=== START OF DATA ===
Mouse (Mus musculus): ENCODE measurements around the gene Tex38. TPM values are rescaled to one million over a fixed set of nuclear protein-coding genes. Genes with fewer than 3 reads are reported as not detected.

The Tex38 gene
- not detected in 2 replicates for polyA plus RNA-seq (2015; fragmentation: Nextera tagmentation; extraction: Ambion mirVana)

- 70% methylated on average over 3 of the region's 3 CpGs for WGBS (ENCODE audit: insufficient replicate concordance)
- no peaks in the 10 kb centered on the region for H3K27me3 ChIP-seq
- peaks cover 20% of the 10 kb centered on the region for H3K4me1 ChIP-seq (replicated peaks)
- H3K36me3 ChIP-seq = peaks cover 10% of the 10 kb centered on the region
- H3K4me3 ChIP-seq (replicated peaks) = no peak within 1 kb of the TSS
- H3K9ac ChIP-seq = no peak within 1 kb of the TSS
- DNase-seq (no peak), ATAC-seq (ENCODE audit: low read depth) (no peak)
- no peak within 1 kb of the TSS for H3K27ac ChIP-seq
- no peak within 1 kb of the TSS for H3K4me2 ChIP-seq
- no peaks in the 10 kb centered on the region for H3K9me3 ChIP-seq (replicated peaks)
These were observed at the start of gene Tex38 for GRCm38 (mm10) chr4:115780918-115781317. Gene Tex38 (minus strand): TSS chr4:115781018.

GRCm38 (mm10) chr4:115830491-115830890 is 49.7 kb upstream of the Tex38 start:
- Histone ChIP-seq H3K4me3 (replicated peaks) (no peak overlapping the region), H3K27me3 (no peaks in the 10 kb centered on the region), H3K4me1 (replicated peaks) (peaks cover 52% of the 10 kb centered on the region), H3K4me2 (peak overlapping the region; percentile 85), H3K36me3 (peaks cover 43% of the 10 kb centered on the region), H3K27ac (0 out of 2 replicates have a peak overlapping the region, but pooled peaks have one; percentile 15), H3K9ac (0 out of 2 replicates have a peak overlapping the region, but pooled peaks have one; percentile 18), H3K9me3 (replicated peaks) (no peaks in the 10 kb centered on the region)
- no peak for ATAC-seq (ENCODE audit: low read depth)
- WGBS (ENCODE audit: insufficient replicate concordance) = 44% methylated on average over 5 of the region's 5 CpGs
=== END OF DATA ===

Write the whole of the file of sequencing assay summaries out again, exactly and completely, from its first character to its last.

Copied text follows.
Mouse (Mus musculus): ENCODE measurements around the gene Tex38. TPM values are rescaled to one million over a fixed set of nuclear protein-coding genes. Genes with fewer than 3 reads are reported as not detected.

The Tex38 gene
- not detected in 2 replicates for polyA plus RNA-seq (2015; fragmentation: Nextera tagmentation; extraction: Ambion mirVana)

- 70% methylated on average over 3 of the region's 3 CpGs for WGBS (ENCODE audit: insufficient replicate concordance)
- no peaks in the 10 kb centered on the region for H3K27me3 ChIP-seq
- peaks cover 20% of the 10 kb centered on the region for H3K4me1 ChIP-seq (replicated peaks)
- H3K36me3 ChIP-seq = peaks cover 10% of the 10 kb centered on the region
- H3K4me3 ChIP-seq (replicated peaks) = no peak within 1 kb of the TSS
- H3K9ac ChIP-seq = no peak within 1 kb of the TSS
- DNase-seq (no peak), ATAC-seq (ENCODE audit: low read depth) (no peak)
- no peak within 1 kb of the TSS for H3K27ac ChIP-seq
- no peak within 1 kb of the TSS for H3K4me2 ChIP-seq
- no peaks in the 10 kb centered on the region for H3K9me3 ChIP-seq (replicated peaks)
These were observed at the start of gene Tex38 for GRCm38 (mm10) chr4:115780918-115781317. Gene Tex38 (minus strand): TSS chr4:115781018.

GRCm38 (mm10) chr4:115830491-115830890 is 49.7 kb upstream of the Tex38 start:
- Histone ChIP-seq H3K4me3 (replicated peaks) (no peak overlapping the region), H3K27me3 (no peaks in the 10 kb centered on the region), H3K4me1 (replicated peaks) (peaks cover 52% of the 10 kb centered on the region), H3K4me2 (peak overlapping the region; percentile 85), H3K36me3 (peaks cover 43% of the 10 kb centered on the region), H3K27ac (0 out of 2 replicates have a peak overlapping the region, but pooled peaks have one; percentile 15), H3K9ac (0 out of 2 replicates have a peak overlapping the region, but pooled peaks have one; percentile 18), H3K9me3 (replicated peaks) (no peaks in the 10 kb centered on the region)
- no peak for ATAC-seq (ENCODE audit: low read depth)
- WGBS (ENCODE audit: insufficient replicate concordance) = 44% methylated on average over 5 of the region's 5 CpGs